Recent media headlines suggest one in three cyclists had accidents last year. This is misleading, as about 1 in one thousand cyclists is seriously injured or killed per year, and cycling’s overall safety is comparable to other modes of transport.

Cycling Advocates’ Network spokesperson Stephen McKernon says “Headlines about research on cycling accidents are entirely misleading and play on people's fears. The research shows cycling is safer when brightly-coloured safety clothing is used, and is based only on cyclists who trained for the Wattyl Lake Taupo Cycle Challenge. The research should not be taken out of context, and it is wrong to say that a third of cyclists have had accidents, based only on the injuries of a small group training for a race."

Mr Mckernon adds, “Ministry of Transport injury data and SPARC physical activity data show only 1 in one thousand cyclists is seriously injured or killed per year. This compares to about 5 in one thousand motor vehicle drivers and passengers, and on this basis, cycling would be judged safer.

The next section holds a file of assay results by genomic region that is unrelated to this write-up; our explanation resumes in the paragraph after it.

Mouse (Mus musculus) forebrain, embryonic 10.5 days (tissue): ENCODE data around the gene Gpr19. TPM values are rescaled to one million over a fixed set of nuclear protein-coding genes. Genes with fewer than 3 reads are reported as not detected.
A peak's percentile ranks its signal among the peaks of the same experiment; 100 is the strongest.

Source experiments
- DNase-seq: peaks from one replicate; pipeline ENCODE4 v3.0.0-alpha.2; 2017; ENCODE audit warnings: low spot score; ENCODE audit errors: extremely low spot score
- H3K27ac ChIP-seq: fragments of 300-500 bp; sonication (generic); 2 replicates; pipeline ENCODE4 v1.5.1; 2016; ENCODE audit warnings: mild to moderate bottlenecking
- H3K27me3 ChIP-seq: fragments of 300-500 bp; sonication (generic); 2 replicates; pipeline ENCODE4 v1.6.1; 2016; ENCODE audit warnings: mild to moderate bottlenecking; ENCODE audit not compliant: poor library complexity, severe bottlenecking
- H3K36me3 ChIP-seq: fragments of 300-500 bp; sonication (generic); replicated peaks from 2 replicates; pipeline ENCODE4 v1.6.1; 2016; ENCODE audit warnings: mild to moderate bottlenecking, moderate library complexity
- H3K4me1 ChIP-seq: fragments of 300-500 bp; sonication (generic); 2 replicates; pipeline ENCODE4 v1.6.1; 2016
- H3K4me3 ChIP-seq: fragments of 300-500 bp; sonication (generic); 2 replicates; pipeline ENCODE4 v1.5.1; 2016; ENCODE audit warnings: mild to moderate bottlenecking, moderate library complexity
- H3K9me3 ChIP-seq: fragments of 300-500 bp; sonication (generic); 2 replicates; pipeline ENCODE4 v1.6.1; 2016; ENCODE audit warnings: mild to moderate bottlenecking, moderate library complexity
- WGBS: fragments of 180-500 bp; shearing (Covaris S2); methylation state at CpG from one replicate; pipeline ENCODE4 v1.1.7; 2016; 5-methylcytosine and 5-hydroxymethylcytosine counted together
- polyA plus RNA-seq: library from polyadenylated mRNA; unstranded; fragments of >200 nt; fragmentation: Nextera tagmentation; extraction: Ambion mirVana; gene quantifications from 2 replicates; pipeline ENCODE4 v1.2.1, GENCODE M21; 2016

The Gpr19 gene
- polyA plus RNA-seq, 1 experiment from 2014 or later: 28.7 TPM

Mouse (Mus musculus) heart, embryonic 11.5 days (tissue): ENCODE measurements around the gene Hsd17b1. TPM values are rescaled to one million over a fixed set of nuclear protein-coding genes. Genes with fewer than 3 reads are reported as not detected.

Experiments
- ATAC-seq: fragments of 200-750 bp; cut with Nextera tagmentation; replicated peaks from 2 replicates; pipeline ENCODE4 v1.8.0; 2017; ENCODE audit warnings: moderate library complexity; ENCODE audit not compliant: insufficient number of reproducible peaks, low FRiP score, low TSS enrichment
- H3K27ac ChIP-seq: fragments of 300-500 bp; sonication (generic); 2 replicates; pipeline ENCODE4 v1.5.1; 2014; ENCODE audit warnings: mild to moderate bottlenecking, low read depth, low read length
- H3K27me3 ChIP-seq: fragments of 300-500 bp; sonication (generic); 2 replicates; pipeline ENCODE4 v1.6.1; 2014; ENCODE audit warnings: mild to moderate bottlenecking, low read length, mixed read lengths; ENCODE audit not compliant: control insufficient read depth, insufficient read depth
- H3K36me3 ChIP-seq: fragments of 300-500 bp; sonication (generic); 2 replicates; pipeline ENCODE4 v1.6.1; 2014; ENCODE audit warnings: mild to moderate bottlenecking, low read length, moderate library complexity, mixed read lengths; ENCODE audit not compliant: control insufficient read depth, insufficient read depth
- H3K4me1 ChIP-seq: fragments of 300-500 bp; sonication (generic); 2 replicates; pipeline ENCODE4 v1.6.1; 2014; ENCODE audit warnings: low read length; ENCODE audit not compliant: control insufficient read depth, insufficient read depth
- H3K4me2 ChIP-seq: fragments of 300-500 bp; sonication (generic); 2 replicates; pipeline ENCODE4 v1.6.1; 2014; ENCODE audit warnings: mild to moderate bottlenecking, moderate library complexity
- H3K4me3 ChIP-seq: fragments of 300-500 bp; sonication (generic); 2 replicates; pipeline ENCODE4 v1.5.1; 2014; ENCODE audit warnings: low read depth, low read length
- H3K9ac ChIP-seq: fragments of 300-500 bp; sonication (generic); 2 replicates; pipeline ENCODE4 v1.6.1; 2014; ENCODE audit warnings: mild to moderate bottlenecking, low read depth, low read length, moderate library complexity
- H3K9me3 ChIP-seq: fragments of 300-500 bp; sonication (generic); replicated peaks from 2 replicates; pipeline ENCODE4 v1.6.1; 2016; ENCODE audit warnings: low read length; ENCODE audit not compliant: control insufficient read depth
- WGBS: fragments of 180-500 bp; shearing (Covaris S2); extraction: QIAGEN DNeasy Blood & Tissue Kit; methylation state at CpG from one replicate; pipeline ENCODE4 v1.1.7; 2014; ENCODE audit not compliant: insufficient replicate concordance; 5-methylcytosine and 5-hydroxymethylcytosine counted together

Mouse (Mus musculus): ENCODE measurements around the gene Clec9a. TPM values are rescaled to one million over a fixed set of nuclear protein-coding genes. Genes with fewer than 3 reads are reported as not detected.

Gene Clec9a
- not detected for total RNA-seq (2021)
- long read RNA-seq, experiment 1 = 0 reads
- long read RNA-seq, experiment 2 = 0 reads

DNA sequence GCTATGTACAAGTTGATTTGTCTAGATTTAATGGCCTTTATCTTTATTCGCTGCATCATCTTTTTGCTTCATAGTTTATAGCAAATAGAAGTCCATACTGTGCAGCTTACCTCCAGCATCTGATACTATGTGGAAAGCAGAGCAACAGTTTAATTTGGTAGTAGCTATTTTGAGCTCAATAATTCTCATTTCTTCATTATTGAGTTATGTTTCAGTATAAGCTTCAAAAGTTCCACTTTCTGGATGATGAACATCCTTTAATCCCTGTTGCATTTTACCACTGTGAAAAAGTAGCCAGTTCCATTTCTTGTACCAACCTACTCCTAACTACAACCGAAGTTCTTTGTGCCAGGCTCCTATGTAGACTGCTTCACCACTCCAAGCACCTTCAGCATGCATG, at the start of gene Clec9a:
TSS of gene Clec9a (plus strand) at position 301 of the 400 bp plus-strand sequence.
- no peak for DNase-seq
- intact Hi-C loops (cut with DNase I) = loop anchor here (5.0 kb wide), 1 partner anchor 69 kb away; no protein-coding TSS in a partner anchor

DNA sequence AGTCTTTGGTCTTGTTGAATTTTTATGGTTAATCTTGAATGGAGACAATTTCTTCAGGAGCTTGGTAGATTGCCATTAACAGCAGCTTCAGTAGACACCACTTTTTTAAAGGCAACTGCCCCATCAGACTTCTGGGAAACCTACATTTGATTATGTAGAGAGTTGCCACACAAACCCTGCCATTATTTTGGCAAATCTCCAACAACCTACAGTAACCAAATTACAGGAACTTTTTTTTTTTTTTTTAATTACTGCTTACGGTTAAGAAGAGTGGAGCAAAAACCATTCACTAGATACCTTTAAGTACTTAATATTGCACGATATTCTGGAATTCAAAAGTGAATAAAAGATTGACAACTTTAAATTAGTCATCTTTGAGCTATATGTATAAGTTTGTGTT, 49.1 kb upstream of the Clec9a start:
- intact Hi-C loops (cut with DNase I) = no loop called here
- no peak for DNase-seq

Injury rates in transport are more usually based on reported injuries per kilometres travelled, and the injury rate for all New Zealand cyclists per year would be comparable to the injury rate for all motorists (drivers plus passengers). Cycling is relatively safe overall, and portraying it as dangerous in this way is completely incorrect.”

Mr McKernon says “Cyclists want to share the road in safety, and it is important to support safe cycling with accurate reporting of research results, such as those showing the high value of cyclists' safety clothing.
It is also important to provide accurate reports of cycling's safety if more people are to recognise its benefits. Cycling is healthy, cheap, enjoyable, relatively safe, and among the ten most popular physical activities in New Zealand. It also helps reduce traffic congestion, pollution, and work days lost to illness.”

There are over 750,000 cyclists in New Zealand per year and about 750 serious cycling injuries and deaths. There are about 2.5 million motor vehicles and about 14,000 serious driving injuries and deaths.


Release Date: 
Thursday, 7 June, 2007